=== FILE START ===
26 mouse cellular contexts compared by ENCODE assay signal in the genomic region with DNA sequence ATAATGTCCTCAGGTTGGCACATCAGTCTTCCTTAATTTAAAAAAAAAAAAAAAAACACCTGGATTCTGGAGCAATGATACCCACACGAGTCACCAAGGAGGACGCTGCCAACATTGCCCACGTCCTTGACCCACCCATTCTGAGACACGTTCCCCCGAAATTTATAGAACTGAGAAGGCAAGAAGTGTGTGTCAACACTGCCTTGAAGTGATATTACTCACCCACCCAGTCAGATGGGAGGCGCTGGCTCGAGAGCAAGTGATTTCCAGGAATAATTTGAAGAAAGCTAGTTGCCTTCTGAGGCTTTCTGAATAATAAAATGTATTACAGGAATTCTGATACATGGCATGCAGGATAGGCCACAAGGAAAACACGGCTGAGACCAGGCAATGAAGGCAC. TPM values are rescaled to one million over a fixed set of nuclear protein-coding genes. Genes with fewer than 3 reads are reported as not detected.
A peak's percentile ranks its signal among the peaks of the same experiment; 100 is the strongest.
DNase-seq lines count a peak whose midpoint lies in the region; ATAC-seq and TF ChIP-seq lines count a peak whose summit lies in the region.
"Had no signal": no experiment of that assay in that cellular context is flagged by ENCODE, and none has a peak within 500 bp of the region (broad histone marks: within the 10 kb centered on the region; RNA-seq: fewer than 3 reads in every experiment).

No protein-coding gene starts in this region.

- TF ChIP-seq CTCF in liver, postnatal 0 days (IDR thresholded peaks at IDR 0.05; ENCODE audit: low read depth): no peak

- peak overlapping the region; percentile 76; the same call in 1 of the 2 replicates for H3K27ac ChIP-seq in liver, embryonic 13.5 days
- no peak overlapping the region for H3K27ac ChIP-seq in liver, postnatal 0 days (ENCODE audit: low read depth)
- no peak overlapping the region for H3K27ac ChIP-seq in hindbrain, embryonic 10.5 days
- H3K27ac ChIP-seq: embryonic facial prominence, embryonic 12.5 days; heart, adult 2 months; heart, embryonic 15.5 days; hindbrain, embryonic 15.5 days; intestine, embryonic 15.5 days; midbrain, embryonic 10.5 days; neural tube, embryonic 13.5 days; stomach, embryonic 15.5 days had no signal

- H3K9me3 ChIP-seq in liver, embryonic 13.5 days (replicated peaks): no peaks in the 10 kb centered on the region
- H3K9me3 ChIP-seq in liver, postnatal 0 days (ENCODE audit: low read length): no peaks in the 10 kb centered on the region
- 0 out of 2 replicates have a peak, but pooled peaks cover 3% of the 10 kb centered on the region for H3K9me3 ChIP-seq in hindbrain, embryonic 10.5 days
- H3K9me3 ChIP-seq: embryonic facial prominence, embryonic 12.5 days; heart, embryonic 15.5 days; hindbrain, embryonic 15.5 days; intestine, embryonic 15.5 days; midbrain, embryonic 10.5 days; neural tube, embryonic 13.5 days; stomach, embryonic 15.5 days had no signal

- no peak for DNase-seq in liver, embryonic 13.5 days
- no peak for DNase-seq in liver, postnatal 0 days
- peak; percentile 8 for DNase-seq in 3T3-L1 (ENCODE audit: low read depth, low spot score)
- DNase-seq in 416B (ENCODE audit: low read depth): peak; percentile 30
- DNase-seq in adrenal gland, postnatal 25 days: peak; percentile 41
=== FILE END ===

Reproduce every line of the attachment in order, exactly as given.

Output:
26 mouse cellular contexts compared by ENCODE assay signal in the genomic region with DNA sequence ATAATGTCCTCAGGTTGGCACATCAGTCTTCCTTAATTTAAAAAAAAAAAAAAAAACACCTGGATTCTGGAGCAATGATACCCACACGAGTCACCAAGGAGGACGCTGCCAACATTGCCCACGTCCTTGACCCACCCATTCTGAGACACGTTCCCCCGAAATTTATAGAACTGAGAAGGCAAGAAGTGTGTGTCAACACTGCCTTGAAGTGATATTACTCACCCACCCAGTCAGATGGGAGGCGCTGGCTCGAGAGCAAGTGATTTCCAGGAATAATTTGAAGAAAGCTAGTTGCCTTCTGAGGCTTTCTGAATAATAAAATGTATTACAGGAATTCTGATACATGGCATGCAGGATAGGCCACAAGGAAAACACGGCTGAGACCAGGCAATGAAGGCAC. TPM values are rescaled to one million over a fixed set of nuclear protein-coding genes. Genes with fewer than 3 reads are reported as not detected.
A peak's percentile ranks its signal among the peaks of the same experiment; 100 is the strongest.
DNase-seq lines count a peak whose midpoint lies in the region; ATAC-seq and TF ChIP-seq lines count a peak whose summit lies in the region.
"Had no signal": no experiment of that assay in that cellular context is flagged by ENCODE, and none has a peak within 500 bp of the region (broad histone marks: within the 10 kb centered on the region; RNA-seq: fewer than 3 reads in every experiment).

No protein-coding gene starts in this region.

- TF ChIP-seq CTCF in liver, postnatal 0 days (IDR thresholded peaks at IDR 0.05; ENCODE audit: low read depth): no peak

- peak overlapping the region; percentile 76; the same call in 1 of the 2 replicates for H3K27ac ChIP-seq in liver, embryonic 13.5 days
- no peak overlapping the region for H3K27ac ChIP-seq in liver, postnatal 0 days (ENCODE audit: low read depth)
- no peak overlapping the region for H3K27ac ChIP-seq in hindbrain, embryonic 10.5 days
- H3K27ac ChIP-seq: embryonic facial prominence, embryonic 12.5 days; heart, adult 2 months; heart, embryonic 15.5 days; hindbrain, embryonic 15.5 days; intestine, embryonic 15.5 days; midbrain, embryonic 10.5 days; neural tube, embryonic 13.5 days; stomach, embryonic 15.5 days had no signal

- H3K9me3 ChIP-seq in liver, embryonic 13.5 days (replicated peaks): no peaks in the 10 kb centered on the region
- H3K9me3 ChIP-seq in liver, postnatal 0 days (ENCODE audit: low read length): no peaks in the 10 kb centered on the region
- 0 out of 2 replicates have a peak, but pooled peaks cover 3% of the 10 kb centered on the region for H3K9me3 ChIP-seq in hindbrain, embryonic 10.5 days
- H3K9me3 ChIP-seq: embryonic facial prominence, embryonic 12.5 days; heart, embryonic 15.5 days; hindbrain, embryonic 15.5 days; intestine, embryonic 15.5 days; midbrain, embryonic 10.5 days; neural tube, embryonic 13.5 days; stomach, embryonic 15.5 days had no signal

- no peak for DNase-seq in liver, embryonic 13.5 days
- no peak for DNase-seq in liver, postnatal 0 days
- peak; percentile 8 for DNase-seq in 3T3-L1 (ENCODE audit: low read depth, low spot score)
- DNase-seq in 416B (ENCODE audit: low read depth): peak; percentile 30
- DNase-seq in adrenal gland, postnatal 25 days: peak; percentile 41